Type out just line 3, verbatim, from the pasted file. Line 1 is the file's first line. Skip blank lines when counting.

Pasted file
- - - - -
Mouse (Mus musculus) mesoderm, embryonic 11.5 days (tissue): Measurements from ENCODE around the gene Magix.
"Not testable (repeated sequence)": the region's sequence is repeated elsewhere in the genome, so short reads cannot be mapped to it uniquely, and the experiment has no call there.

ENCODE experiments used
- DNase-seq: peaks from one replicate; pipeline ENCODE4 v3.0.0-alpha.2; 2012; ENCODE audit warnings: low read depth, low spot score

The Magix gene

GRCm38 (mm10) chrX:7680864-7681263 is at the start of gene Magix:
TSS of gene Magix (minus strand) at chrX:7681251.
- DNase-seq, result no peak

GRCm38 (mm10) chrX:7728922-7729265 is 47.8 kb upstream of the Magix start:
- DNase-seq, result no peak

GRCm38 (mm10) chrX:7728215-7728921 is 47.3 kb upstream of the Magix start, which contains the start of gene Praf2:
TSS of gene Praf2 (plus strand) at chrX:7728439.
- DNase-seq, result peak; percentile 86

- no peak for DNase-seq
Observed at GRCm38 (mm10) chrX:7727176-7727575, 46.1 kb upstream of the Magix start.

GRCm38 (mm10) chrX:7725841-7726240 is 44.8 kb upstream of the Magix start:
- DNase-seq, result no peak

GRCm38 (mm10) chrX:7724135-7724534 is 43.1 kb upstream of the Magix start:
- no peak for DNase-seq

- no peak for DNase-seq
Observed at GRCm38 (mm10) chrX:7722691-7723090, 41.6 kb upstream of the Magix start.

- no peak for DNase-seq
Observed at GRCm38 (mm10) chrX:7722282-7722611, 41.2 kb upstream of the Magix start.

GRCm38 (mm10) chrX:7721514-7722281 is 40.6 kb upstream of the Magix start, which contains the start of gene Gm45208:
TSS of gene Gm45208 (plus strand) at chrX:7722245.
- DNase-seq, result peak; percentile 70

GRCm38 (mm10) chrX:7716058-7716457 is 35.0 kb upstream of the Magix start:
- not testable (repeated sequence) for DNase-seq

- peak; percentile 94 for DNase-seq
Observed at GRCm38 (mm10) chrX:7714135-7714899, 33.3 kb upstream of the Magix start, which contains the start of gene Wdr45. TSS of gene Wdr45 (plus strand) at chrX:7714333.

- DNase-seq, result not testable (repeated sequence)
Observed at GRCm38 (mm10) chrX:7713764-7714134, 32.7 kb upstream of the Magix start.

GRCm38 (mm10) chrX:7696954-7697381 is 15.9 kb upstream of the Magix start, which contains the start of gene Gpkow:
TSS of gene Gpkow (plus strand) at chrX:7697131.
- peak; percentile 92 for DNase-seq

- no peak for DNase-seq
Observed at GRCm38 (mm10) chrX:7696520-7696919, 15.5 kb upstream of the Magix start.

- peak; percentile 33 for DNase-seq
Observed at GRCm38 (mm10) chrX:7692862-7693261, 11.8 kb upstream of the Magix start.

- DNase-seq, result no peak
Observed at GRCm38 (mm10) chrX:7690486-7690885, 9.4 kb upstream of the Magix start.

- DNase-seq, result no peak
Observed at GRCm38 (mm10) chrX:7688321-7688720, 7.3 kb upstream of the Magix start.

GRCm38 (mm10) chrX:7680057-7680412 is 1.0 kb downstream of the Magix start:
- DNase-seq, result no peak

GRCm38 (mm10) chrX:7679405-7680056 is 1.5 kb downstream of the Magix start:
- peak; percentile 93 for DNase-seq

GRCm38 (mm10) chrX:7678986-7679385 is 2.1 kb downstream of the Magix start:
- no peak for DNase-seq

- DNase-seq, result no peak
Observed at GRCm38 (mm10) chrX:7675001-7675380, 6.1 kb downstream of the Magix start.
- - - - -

ENCODE experiments used